Say goodbye to America's wetlands and streams. Say hello to new rivers of pollution, and parking lots where cattails, frogs, and minnows once were.
"The Trump administration on Thursday will finalize a rule to strip away environmental protections for streams, wetlands and other water bodies, handing a victory to farmers, fossil fuel producers and real estate developers who said Obama-era rules had shackled them with onerous and unnecessary burdens," writes Coral Davenport at the New York Times tonight.
From Day 1 of his administration, President Trump vowed to repeal President Barack Obama's "Waters of the United States" regulation, which had frustrated rural landowners. His new rule, which will be implemented in the coming weeks, is the latest step in the Trump administration's push to repeal or weaken nearly 100 environmental rules and laws, loosening or eliminating rules on climate change, clean air, chemical pollution, coal mining, oil drilling and endangered species protections.(…)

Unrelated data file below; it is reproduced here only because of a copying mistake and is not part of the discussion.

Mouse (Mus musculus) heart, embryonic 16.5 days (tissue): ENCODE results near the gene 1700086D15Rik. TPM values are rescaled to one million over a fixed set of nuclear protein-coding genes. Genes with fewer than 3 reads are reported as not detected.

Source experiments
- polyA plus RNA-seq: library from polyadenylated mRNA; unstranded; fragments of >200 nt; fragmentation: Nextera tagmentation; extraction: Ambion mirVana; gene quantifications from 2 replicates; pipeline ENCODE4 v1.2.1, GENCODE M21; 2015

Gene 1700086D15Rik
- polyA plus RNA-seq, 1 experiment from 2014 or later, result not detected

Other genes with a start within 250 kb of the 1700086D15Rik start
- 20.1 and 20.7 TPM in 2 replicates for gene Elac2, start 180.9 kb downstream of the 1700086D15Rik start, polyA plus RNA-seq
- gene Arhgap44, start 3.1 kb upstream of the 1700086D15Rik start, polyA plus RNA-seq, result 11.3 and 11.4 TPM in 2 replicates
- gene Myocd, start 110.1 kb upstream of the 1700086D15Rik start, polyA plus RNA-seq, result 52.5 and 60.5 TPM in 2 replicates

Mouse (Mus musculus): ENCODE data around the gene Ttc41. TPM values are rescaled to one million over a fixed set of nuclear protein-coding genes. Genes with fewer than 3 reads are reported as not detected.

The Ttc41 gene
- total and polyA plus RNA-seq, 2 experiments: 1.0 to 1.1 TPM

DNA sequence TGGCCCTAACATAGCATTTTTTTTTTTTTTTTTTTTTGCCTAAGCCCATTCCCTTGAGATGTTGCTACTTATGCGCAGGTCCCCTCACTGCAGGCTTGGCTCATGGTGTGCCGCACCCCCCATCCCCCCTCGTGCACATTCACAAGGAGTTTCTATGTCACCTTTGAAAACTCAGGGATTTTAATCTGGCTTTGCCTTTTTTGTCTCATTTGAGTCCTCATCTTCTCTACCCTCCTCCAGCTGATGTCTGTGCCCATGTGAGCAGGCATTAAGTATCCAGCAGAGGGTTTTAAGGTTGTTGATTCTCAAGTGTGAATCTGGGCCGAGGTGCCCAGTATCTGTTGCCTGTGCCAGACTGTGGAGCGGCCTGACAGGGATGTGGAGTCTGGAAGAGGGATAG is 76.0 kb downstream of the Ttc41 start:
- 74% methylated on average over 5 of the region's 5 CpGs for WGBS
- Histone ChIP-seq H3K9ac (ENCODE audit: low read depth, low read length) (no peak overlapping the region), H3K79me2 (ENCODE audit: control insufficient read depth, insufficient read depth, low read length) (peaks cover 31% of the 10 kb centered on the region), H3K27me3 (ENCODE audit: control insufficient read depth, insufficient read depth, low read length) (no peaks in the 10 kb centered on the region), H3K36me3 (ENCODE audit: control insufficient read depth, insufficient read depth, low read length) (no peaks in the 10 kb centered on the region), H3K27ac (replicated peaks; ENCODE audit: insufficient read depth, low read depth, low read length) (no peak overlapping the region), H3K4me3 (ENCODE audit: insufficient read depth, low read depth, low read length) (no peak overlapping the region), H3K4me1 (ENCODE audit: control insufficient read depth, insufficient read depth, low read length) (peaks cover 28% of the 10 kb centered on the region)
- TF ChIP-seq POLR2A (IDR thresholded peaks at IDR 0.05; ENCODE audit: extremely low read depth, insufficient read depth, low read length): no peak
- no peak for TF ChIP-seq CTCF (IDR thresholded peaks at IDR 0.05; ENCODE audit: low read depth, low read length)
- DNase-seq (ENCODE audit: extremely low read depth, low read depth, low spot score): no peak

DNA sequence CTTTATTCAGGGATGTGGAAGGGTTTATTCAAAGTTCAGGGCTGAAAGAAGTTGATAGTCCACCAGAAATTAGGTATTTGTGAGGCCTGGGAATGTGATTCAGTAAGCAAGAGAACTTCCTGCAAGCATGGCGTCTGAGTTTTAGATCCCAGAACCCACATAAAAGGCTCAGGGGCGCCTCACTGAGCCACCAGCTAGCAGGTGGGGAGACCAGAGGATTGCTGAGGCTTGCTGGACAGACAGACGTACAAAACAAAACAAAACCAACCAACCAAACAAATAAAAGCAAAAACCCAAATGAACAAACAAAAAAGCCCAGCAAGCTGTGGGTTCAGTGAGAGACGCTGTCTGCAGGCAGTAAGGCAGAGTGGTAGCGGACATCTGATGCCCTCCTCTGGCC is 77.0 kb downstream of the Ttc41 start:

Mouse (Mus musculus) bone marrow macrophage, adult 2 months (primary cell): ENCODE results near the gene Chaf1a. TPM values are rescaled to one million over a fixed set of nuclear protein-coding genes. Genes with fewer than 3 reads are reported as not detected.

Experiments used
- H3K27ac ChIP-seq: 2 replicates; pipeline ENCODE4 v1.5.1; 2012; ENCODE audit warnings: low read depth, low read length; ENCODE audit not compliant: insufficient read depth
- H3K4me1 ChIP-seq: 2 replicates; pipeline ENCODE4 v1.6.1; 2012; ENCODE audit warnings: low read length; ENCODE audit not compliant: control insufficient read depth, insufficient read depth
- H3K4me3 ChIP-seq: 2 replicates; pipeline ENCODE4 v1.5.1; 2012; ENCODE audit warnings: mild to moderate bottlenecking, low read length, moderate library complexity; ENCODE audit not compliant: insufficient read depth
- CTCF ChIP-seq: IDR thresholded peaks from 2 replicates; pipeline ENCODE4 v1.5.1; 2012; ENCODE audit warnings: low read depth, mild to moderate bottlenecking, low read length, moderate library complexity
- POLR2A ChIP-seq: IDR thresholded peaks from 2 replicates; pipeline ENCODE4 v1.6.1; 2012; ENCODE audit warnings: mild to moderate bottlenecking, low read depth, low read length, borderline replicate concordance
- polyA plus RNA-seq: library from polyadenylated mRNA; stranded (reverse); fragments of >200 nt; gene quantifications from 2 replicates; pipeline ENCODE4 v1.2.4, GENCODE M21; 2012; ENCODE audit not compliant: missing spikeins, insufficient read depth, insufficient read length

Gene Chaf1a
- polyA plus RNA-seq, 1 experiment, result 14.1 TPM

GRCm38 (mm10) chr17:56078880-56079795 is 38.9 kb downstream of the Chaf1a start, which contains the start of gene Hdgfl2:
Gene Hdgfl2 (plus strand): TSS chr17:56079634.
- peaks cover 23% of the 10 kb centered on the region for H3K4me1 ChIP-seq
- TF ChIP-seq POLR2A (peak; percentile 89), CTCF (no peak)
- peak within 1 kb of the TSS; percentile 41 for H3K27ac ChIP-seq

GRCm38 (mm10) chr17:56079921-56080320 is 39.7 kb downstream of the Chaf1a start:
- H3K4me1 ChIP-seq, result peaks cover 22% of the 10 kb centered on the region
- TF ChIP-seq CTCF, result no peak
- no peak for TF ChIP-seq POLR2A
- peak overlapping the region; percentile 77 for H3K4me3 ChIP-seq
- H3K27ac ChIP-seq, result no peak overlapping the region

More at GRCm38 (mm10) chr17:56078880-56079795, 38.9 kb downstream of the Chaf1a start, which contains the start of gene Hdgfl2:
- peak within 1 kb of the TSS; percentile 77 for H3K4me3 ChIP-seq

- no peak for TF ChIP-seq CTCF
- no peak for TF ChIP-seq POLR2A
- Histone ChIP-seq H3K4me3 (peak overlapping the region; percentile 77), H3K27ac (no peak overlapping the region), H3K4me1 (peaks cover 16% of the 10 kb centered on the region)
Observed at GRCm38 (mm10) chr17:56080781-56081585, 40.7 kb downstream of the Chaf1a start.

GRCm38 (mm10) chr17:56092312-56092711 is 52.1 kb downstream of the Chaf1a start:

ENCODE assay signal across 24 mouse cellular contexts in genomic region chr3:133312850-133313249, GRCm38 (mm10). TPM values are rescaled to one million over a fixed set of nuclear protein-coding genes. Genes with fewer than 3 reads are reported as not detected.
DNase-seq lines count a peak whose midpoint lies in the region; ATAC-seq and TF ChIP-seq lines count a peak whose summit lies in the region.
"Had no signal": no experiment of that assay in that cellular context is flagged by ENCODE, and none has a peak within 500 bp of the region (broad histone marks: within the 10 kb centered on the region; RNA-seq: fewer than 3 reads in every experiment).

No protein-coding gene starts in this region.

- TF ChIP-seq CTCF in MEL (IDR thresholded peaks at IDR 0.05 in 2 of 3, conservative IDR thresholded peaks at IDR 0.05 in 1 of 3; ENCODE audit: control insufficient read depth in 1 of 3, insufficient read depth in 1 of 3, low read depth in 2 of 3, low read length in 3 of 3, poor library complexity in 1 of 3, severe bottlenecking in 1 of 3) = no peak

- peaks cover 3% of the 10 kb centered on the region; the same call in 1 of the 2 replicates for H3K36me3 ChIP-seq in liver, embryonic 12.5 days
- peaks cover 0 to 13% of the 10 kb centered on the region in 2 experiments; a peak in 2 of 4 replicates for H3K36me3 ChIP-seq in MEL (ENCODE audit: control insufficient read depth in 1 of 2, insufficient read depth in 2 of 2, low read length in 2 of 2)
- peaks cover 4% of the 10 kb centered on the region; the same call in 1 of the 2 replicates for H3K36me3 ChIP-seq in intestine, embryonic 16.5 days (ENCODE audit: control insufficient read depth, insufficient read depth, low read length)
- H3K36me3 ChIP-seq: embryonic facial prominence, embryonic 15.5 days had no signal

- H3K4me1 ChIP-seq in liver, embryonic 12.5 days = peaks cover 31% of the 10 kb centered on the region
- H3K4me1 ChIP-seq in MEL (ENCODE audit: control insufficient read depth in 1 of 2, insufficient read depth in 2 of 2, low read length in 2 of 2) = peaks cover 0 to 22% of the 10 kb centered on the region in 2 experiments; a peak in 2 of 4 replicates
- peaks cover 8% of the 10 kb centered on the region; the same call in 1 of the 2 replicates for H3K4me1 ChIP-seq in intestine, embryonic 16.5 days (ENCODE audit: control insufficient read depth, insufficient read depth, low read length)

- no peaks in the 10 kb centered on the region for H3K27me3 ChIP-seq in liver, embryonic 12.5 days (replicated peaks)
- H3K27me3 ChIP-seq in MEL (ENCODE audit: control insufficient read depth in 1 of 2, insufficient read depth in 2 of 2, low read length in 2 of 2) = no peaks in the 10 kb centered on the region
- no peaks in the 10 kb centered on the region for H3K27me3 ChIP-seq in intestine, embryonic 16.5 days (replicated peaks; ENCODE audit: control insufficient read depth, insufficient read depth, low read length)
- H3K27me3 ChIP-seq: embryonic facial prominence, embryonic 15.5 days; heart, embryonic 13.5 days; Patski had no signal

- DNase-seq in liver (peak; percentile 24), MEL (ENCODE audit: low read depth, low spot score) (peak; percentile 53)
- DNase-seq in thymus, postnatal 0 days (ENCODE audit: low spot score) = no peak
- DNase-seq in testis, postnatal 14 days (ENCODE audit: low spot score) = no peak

His administration had completed the first step of its demise in September with the rule's repeal. His replacement on Thursday will complete the process, not only rolling back 2015 rules that guaranteed protections under the 1972 Clean Water Act to certain wetlands and streams that run intermittently or run temporarily underground, but also relieves landowners of the need to seek permits that the Environmental Protection Agency had considered on a case-by-case basis before the Obama rule.
It also gives President Trump a major policy achievement to bring to his political base while his impeachment trial continues.
— Eric Umansky (@ericuman) January 23, 2020
Trump Eases Pollution Controls on Streams and Wetlands [nytimes.com]